Lastly, at breakfast Saturday, Adam asked me my age. I told him I would tell him my last day! He frowned. He said he thought 50, and that was more than he thought really. I told him my real age. He could not accept it, so I said 53, He felt better!!!!

    So many good people to meet.

    Have a great week all and blessings!


Wednesday, November 12, 2008

Day 3


I have settled nicely into the home of my host (still have not located the apostrophe on the Spanish keyboard.) Arturo, 24, after dinner goes out to class, tennis or soccer. My host watches TV in her room in the evening, so I have the downstairs TV to myself.

MEALS - Breakfast (desayuno) includes fresh papaya, whole orange peeled and a bananna. Then depending on the day: eggs, hams and cheese, or cereal, or a sandwich. Coffee or tea.

Lunch (amuerzo) is out with fellow students; it usually costs about 2,000 colones = $ 3.57. Rice and beans, fish, and salad.

Dinner (cena) is provided by my host. So far; chicken, greens beans and bread, or tortillas (meat) or a large salad with bread. Hopefully I will be able to lose some weight again.

El Bano - the bathroom - believe it orn ot this could be interesting! 1st most homes have no hot water. So the shower can come as a shock. You figure out though - purely out of necessity) that if you turn it on only slighty, a device on the shower head makes the water luke warm. ¡Pero quidado! Do not touch the pipe that holds the shower head or you will receive an electrical shock! Apparently many of the students have experienced this. I know I did! The plumbing (pipes)as in Mexico are narrow, thus toilet paper goes into a small contained next to the toilet. You get used to it!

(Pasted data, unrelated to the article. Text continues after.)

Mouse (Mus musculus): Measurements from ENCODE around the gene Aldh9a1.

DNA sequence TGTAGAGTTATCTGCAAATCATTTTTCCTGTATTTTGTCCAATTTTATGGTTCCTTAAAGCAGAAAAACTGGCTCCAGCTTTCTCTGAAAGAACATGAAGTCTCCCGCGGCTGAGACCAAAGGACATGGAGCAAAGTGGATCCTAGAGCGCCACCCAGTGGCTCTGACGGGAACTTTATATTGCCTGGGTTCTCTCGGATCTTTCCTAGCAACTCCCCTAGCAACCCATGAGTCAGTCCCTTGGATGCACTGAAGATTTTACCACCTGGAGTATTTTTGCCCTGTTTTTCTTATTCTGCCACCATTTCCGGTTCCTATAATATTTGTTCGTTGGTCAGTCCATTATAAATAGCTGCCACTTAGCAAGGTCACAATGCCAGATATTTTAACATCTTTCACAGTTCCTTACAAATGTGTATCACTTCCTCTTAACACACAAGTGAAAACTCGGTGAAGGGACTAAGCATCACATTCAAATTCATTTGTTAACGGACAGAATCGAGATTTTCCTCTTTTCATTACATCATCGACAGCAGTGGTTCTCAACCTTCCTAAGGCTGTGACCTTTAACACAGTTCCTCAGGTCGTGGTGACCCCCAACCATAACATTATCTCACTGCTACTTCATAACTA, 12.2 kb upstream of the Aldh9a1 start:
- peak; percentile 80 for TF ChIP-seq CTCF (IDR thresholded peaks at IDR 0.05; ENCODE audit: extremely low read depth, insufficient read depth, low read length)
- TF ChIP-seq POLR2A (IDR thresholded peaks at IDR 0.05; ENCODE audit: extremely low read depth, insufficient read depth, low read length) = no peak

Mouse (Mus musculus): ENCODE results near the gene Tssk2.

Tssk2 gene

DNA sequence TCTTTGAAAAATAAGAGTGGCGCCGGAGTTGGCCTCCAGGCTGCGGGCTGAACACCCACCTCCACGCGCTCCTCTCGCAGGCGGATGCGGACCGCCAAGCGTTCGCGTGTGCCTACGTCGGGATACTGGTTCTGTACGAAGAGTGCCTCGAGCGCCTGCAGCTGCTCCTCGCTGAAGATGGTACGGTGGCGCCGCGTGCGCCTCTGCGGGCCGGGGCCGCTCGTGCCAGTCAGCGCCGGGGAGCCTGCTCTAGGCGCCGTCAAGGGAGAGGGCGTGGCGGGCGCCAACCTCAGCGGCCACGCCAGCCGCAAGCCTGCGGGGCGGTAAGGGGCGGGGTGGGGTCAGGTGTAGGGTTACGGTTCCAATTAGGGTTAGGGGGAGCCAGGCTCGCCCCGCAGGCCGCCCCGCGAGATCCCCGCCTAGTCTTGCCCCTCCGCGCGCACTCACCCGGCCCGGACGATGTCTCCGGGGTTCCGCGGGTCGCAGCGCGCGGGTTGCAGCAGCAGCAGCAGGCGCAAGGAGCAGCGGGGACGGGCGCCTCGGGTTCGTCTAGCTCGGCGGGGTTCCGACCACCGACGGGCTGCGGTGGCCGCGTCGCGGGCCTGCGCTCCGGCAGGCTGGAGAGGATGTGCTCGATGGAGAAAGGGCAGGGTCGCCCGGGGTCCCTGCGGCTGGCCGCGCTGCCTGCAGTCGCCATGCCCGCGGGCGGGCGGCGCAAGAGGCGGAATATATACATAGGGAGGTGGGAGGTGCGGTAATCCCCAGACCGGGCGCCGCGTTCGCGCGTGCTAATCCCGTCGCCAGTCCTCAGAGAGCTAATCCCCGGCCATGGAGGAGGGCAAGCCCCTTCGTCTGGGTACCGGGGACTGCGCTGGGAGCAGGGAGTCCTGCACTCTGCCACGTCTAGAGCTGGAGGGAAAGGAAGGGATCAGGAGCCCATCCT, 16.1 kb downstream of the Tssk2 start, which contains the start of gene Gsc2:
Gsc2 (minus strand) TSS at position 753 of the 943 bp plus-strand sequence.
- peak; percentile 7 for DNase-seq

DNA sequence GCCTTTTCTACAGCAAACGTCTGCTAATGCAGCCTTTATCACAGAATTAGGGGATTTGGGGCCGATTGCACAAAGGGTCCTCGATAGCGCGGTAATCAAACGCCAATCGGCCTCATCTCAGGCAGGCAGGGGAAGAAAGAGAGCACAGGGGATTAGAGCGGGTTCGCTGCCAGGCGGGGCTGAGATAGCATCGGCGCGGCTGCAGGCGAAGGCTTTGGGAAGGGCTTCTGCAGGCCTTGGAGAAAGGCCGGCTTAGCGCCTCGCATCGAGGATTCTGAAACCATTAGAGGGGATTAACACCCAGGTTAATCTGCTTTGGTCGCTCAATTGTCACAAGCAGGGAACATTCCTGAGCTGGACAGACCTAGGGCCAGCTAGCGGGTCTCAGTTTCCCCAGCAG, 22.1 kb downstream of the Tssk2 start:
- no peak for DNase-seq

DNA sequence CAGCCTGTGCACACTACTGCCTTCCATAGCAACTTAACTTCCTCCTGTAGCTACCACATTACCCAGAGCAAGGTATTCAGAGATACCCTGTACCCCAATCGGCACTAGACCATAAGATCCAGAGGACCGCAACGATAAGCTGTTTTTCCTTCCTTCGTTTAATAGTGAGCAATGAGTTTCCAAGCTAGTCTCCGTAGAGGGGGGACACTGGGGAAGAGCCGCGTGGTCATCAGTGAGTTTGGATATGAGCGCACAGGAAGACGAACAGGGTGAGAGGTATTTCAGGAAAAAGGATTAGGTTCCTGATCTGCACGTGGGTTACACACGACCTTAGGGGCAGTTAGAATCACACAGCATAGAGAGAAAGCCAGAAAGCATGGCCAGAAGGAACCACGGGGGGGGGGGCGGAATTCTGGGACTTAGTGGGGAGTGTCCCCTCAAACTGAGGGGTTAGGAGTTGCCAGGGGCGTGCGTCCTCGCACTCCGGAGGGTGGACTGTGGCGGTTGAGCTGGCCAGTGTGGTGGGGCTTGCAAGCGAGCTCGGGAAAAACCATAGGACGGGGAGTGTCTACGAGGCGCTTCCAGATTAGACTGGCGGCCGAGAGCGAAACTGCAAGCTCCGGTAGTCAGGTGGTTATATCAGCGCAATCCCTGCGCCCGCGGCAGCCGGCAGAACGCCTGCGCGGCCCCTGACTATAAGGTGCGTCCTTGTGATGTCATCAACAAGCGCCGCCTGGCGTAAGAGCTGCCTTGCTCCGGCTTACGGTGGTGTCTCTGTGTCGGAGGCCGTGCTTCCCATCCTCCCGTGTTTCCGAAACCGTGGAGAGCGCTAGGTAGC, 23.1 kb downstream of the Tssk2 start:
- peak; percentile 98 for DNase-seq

Walking in Santo Domingo - Well, first of all there are the sidewalks, those that exist that is. Most streets have a sidewalk only on one side. Even then, it often just stops. You then can choose where to step into the dirt or sometimes onto grass! One sidwalk begins at a street corner and continues about 300 feet as the ground between it and the street quickly drops. When you get to the end of the sidwalk, you have two choices:

  • jump! Heck it´s only a 12 foot drop


  • go back about 50 feet and walk down the steep stairs.

Why you ask did they build it 60 feet past the steps? Sadly, there is no apparent reason!

Extra activities: The school provides several extra activities at no cost, so to speak!

  • A bus ride to Heredia and a walking tour of the markets, restaurants, park, government building, and Basilica. We went into the bowels of one shop. There we saw in a large cage, a gorgeous toucan. (It is againast the law to cage Toucans.)